How do toxic proteins accumulate in Alzheimer’s and other diseases?

Key steps leading to such accumulation identified; could inform new therapeutic approaches

Stress granules
Stress granules (red) fill stem cell-derived neurons (nuclei shown in blue) from a person with a mutation in the tau gene. Researchers at Washington University School of Medicine in St. Louis have figured out the connection between tau mutations and stress granules, a discovery which could potentially lead to new approaches to treating a group of neurodegenerative diseases known as tauopathies. (Photo: Reshma Bhagat/School of Medicine)

Under normal circumstances, tau protein is part of the brain’s infrastructure, important for stabilizing neurons into their proper shapes. But sometimes tau gets knotted up into tangles and turns toxic, injuring brain tissue and causing tauopathies, a group of brain diseases characterized by problems with learning, memory and movement. Alzheimer’s disease is the most common tauopathy, but the group also includes Parkinson’s disease, chronic traumatic encephalopathy (CTE) and several rare genetic conditions.

In search of ways to prevent these destructive tau tangles, researchers at Washington University School of Medicine in St. Louis have identified a key step in their development. Intervening at this step potentially could forestall the destructive cascade of events that results in brain damage, the researchers said. The findings are published Sept. 20 in the journal Molecular Psychiatry.

“Tauopathies are devastating diseases that have limited treatment options right now, and they all have this feature of tau aggregation,” said senior author Celeste Karch, a professor of psychiatry. “We’ve been thinking for a long time about whether there are factors that impact that common process of tau aggregation and if so, whether we could target those factors as a novel approach to treatment. These findings move us one step closer to finding a way to intervene and stop the process of tau aggregation that leads to dementia.”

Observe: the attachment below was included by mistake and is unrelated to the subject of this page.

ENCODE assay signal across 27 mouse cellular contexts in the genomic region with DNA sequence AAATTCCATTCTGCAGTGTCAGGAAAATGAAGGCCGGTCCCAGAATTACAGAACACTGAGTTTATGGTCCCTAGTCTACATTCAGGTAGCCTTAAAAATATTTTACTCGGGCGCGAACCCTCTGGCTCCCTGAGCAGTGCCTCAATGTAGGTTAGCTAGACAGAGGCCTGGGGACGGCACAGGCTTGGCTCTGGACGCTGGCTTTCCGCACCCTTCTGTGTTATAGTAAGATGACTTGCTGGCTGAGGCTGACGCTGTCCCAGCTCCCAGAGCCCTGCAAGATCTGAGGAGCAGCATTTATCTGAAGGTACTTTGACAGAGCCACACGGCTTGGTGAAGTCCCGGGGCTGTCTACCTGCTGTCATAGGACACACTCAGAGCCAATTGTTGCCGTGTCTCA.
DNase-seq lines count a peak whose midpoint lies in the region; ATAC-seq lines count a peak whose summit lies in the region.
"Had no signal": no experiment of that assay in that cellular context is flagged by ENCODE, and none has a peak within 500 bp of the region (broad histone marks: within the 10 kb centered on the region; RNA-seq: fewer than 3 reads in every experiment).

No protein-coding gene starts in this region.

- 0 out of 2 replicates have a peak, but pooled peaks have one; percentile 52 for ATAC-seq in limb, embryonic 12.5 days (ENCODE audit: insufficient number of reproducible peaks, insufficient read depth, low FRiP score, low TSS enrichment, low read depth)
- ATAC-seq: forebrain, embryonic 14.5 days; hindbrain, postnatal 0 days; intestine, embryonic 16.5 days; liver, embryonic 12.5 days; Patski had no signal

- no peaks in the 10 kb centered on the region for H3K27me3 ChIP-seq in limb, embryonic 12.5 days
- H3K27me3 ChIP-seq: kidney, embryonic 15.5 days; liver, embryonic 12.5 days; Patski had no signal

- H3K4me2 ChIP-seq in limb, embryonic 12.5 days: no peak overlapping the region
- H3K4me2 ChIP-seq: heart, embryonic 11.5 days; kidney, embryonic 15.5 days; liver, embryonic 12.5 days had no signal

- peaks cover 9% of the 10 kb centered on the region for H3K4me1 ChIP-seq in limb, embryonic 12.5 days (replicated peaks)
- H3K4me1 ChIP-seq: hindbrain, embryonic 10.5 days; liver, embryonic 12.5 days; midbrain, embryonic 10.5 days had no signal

First author Reshma Bhagat, a postdoctoral researcher, came up with the idea of looking for such factors among a group of RNA molecules known as long noncoding RNAs (lncRNAs) that are not translated into proteins. Historically, RNA has not been considered an active element in biological processes, and most disease research has not focused on them. Only in the past decade have scientists recognized that these RNA molecules can play critical roles in disease processes. Bhagat became interested in lncRNAs because they are involved in regulating diverse cellular processes and have been implicated in cancers.

To investigate the role of lncRNAs in tauopathies, the researchers started with skin cells from three people with a genetic tauopathy, each of whom carried a different mutation in the tau gene. Using molecular techniques, the researchers converted the skin cells into brain neurons that carry each of the three mutations. For comparison, they used a molecular technique known as CRISPR to correct the mutations in some of the skin cells before converting them into neurons. In this way, they were able to obtain human brain cells with and without tau mutations, which didn’t require using human brain tissue.